At the time of publishing, an article from The Digital Marketing Institute estimated that the influencer marketing industry will hit the $10bn mark by 2020. Whether it is B2B or B2C, it is evident that brands and organisations have had their own success with this model of marketing. How will the COVID-19 pandemic affect this industry going forward and do you believe there is still a place for influencer marketing?
There’s a market for influencer marketing after COVID-19 but it has to be authentic. Influencers whose likes depended on shallow Bali or Dubai shots are exposed right now because their content leaves a lot to be desired.
What apps/software/tools can’t you live without?
TED, Hootsuite, Pinterest, Strava, Instagram, MS Teams, FB & Twitter, Kobo & Academia
What do you see as some of the major trends in digital in the next 12 to 18 months?
AI coming to the fore & improving the working life of a marketer.
2020 AND BEYOND
What are you currently reading? (What do you read, and how do you consume information? Physical book vs eReader?)
The Race Within by Gourley & Biscay. It’s about endurance; I’m an aspiring Ironman. I do duathlons for now. Becoming a Conscious Leader by Hayden. So relevant during this pandemic.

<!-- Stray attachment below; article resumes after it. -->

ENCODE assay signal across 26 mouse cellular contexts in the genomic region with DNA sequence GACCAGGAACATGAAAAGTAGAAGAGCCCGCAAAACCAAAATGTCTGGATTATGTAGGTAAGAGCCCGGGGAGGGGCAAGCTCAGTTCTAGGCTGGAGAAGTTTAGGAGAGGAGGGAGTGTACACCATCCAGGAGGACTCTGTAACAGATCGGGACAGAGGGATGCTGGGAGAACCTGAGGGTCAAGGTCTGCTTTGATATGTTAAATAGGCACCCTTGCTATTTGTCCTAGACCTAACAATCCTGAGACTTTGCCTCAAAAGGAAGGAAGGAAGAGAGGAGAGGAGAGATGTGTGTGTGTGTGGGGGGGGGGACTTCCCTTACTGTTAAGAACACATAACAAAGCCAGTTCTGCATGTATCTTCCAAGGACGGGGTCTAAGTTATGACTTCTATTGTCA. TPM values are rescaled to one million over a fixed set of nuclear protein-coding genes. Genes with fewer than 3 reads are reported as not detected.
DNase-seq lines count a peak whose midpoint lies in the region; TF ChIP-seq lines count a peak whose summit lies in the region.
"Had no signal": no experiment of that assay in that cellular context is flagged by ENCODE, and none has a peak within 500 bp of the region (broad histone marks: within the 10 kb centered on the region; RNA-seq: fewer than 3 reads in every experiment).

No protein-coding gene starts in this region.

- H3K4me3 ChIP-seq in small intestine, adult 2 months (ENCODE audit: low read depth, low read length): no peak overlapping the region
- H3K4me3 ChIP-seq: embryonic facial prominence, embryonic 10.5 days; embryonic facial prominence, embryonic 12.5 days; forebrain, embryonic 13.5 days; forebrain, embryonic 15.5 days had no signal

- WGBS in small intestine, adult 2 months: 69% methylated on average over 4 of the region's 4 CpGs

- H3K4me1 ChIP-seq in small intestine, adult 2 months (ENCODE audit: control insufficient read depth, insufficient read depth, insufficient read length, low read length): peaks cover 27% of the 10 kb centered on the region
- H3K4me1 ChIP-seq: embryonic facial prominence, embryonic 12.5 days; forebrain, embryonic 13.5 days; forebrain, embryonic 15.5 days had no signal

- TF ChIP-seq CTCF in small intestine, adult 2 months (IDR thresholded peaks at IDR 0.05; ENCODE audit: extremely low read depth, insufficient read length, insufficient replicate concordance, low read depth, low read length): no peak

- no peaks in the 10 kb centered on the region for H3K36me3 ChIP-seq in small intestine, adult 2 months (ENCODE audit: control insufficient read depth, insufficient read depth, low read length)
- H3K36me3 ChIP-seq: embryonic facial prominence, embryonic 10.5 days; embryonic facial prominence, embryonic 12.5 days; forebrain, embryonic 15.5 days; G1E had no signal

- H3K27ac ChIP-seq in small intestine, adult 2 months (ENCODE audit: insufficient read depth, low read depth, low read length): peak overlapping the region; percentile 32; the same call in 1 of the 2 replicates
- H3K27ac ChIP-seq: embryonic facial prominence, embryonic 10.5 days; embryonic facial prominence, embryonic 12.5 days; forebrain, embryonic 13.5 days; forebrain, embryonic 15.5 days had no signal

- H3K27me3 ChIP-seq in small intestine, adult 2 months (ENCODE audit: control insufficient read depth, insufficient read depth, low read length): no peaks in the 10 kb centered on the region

What is on your Netflix watchlist/How do you relax?
I’m a cyclist – MTB & Road. I swim & run. I run a cake decorating business and a craft business which are investment businesses into my retirement. That’s how I relax.
A unique message for all young professionals in the marketing industry
Learn & continue to learn – at work and academically.
What haven’t you solved? What challenge is on your plate?
How to fit in sleep in all my commitments
Tag the one person whose answers to these questions you would love to read
Any bucket list items (professional as well as personal)?
Do my PHD in marketing. Complete my Scuba diving course. Go to the Tour de France (unfortunately, I cancelled my trip this year due to the virus)
Who are some of your female heroes?
Oprah, my daughter & my friends
What do you see as the single most important technology trend or development that’s going to impact us?
What does the word feminist mean to you?
Independence of mind
What’s the best advice you’ve ever received?
Cut yourself some slack sometimes
Something you do better than others – the secret of your success?
Diligence & perseverance no matter what
Which superhero/heroine or literature icon exemplifies your personality at work and at home?